Developing a metric for frontline worker collaboration in India's Integrated Child Development Services: A step toward measuring the "missing middle" of multi-sectoral collaboration
Glandon, Douglas M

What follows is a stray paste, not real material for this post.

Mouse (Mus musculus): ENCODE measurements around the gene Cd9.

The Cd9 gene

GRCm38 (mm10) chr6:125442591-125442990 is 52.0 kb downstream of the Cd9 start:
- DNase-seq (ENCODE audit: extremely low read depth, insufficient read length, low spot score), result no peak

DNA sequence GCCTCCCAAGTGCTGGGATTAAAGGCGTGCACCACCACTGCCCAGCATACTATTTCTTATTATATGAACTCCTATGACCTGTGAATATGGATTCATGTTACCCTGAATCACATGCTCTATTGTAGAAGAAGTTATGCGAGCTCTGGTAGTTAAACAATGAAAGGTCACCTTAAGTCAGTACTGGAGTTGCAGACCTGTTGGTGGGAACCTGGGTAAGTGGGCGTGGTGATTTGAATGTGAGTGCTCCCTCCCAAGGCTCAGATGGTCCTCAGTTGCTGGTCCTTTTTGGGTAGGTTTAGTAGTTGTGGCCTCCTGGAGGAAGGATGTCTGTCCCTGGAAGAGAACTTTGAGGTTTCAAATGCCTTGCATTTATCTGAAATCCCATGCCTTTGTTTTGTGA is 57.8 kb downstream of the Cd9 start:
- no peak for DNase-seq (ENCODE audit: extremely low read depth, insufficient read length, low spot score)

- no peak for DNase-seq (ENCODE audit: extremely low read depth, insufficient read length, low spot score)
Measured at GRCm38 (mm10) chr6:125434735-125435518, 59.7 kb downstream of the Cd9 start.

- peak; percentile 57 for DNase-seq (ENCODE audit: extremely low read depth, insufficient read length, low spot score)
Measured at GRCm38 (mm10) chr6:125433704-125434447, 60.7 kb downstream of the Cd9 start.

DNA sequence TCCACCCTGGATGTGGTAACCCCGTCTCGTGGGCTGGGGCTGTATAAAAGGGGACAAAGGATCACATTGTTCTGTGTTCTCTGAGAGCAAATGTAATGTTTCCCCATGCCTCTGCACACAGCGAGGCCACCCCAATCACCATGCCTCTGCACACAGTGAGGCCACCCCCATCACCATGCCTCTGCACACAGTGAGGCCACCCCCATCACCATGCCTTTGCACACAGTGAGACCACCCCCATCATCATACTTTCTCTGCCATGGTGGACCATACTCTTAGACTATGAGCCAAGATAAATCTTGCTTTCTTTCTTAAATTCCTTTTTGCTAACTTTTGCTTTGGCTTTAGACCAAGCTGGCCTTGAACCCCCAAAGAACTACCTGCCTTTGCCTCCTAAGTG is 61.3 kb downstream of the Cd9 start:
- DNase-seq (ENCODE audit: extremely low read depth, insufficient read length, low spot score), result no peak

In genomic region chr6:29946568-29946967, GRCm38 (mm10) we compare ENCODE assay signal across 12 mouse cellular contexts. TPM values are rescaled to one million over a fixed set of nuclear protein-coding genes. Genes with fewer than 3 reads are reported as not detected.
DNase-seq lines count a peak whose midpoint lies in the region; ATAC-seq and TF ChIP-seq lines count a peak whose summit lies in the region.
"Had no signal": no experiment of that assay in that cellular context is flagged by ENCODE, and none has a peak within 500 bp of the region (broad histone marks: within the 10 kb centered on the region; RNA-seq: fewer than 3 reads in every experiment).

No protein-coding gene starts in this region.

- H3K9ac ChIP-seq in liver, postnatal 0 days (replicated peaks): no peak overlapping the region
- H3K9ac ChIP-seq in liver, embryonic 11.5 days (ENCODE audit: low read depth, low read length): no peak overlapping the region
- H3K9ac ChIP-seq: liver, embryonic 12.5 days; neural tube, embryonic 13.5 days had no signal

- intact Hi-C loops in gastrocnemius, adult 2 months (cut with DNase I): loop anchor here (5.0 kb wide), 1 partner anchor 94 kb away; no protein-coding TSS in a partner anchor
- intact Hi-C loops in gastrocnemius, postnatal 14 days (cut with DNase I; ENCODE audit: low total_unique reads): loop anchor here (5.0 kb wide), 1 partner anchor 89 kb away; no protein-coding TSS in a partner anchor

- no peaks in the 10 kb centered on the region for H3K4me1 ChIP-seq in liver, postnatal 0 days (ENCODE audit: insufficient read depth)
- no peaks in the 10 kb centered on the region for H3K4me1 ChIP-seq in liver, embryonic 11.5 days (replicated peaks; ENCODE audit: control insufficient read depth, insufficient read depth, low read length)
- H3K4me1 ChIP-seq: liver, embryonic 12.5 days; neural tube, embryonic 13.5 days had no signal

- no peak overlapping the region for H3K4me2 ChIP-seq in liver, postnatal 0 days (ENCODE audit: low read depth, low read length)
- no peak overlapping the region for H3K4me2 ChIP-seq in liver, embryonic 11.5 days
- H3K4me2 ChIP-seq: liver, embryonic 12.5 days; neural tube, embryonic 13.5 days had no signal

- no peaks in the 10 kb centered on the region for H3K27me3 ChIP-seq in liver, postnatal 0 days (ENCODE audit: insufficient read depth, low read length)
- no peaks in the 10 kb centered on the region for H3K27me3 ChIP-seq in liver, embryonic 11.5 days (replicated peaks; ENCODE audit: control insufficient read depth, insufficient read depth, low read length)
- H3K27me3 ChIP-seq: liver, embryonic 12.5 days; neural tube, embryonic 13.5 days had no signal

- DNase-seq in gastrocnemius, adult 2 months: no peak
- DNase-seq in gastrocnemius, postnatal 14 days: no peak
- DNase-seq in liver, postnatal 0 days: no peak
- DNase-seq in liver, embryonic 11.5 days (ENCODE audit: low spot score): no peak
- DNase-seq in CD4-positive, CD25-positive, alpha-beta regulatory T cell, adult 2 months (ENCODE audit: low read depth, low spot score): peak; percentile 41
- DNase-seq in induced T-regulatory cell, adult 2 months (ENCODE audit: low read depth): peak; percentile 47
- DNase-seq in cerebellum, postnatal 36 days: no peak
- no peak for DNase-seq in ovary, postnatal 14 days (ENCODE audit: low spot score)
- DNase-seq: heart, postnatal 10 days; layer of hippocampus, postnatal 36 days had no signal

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Multi-sectoral collaboration (MSC) is widely recognized as a critical aspect of policies, programs, and interventions to address complex public health issues, yet it tends to be undertheorized and difficult to measure. Limited understanding of the intermediate steps linking MSC formation to intended health outcomes leaves a substantial knowledge gap about the types of strategies that may be most effective in making such collaborations successful. This dissertation takes a step toward filling in this “missing middle” of MSC by developing and testing a scale-based instrument to assess collaboration between the frontline workers of one of India’s largest and most widely known MSCs: the Integrated Child Development Services (ICDS) scheme. Informed by Emerson’s & Nabatchi’s Integrative Framework for Collaborative Governance, the study follows a mixed methods design for instrument development and construct validation, including a quantitative strand (Paper 1) to develop the 18-item, Likert-type scale and test its psychometric properties; a qualitative strand (Paper 2) to identify key collaboration factors among the frontline workers through in-depth interviews (IDIs) and inductive thematic analysis of transcripts; and a mixed analysis (Paper 3) triangulating the quantitative and qualitative findings to further assess the construct and content validity of the scale. Embedded within a parent study conducted in two districts of Uttar Pradesh, India, data collection involved field testing of the scale in Hindi with frontline workers in 346 villages and in-depth interviews with those workers in six purposively sampled villages. Results provide clear evidence supporting the internal consistency and validity of the frontline worker collaboration scale in the study context and serve as a proof of concept for possible adaptation of the scale elsewhere. Recommendations for scale refinement are provided, including the development and testing of two additional scale items (flexibility and locus of control). The frontline worker collaboration scale may be useful for ICDS managers as the Indian Government redoubles its efforts to strengthen and monitor MSC, or “convergence”, in the scheme, while identified collaboration factors may have implications for ICDS program management, training, and hiring. Finally, the study’s design introduces a useful adaptation of an existing mixed methods instrument development framework.